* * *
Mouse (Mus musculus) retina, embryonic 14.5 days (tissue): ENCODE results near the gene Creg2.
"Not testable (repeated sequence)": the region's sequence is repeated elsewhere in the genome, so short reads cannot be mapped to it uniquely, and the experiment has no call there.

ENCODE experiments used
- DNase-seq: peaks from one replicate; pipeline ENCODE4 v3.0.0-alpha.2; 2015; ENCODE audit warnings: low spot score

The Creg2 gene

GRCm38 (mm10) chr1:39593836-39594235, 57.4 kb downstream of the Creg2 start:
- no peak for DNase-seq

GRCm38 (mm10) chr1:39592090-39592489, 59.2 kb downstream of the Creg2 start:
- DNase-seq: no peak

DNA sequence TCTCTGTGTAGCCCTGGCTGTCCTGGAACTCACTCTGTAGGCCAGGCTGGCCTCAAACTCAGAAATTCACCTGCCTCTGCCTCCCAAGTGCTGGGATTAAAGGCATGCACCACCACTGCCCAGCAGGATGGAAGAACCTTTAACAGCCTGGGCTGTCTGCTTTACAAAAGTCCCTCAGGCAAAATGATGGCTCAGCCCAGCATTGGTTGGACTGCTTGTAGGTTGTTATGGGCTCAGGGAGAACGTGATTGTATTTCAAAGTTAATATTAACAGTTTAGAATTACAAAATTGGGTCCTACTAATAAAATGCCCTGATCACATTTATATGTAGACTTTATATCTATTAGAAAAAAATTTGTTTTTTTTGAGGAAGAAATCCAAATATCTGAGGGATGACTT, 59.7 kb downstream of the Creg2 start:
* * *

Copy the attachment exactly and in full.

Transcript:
Mouse (Mus musculus) retina, embryonic 14.5 days (tissue): ENCODE results near the gene Creg2.
"Not testable (repeated sequence)": the region's sequence is repeated elsewhere in the genome, so short reads cannot be mapped to it uniquely, and the experiment has no call there.

ENCODE experiments used
- DNase-seq: peaks from one replicate; pipeline ENCODE4 v3.0.0-alpha.2; 2015; ENCODE audit warnings: low spot score

The Creg2 gene

GRCm38 (mm10) chr1:39593836-39594235, 57.4 kb downstream of the Creg2 start:
- no peak for DNase-seq

GRCm38 (mm10) chr1:39592090-39592489, 59.2 kb downstream of the Creg2 start:
- DNase-seq: no peak

DNA sequence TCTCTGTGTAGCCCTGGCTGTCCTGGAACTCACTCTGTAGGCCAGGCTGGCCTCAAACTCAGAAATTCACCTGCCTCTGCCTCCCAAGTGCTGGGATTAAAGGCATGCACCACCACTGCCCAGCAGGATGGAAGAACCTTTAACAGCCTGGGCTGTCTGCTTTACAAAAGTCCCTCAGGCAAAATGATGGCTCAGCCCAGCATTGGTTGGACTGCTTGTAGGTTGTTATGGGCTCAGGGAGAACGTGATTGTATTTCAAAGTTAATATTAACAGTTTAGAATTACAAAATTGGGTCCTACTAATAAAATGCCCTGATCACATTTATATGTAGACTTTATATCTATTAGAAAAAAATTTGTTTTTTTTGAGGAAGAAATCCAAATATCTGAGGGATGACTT, 59.7 kb downstream of the Creg2 start: